U.S.-based Dish Network Corporation deployed a standalone 5G network in 2021. The cloud-native firm is said to be building an Open RAN-based network from scratch, and is looking to run its service on the public cloud. In India, Chinese handset maker Oppo conducted 5G network trials in July 2021 on one of its premium smartphones under the SA network environment provided by Reliance Jio at its 5G Lab in Hyderabad. Reliance Industries Limited plans to expand its 5G network to “every town” in India by the end of 2023, according to the company’s Chairman and Managing Director Mukesh Ambani. The firm plans to implement 5G SA architecture to provide better performance than an NSA based set up.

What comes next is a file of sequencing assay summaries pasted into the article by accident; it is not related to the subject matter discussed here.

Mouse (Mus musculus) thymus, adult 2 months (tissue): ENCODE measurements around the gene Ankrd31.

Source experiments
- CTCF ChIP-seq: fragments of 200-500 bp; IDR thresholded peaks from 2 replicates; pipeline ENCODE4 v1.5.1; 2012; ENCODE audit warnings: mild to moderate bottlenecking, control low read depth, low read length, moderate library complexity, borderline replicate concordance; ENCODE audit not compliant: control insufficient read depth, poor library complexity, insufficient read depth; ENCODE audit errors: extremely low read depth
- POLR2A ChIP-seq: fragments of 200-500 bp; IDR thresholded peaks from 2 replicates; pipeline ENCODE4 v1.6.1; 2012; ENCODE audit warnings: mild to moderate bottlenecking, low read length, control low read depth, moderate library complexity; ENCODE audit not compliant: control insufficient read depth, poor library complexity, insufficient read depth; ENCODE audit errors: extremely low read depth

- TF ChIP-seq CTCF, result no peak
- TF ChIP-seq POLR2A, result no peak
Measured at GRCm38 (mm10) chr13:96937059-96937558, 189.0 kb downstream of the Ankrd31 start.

Different countries and firms are at various stages of 5G deployment. The switch to a pureplay 5G SA architecture is no more a question of whether or not, but when and how. Telecom operators will drive 5G deployment towards a standalone future in the next few years. This will simplify their network operations and improve user experience. Operators may also look to leverage network slicing opportunities by creating dedicated segments for specific users and use cases. Each slice could present an opportunity for operators to build a revenue stream. And just like how the mobile device-based communication era made people adapt to the new technology four decades ago, 5G could potentially make consumers connect and exchange information in a new way.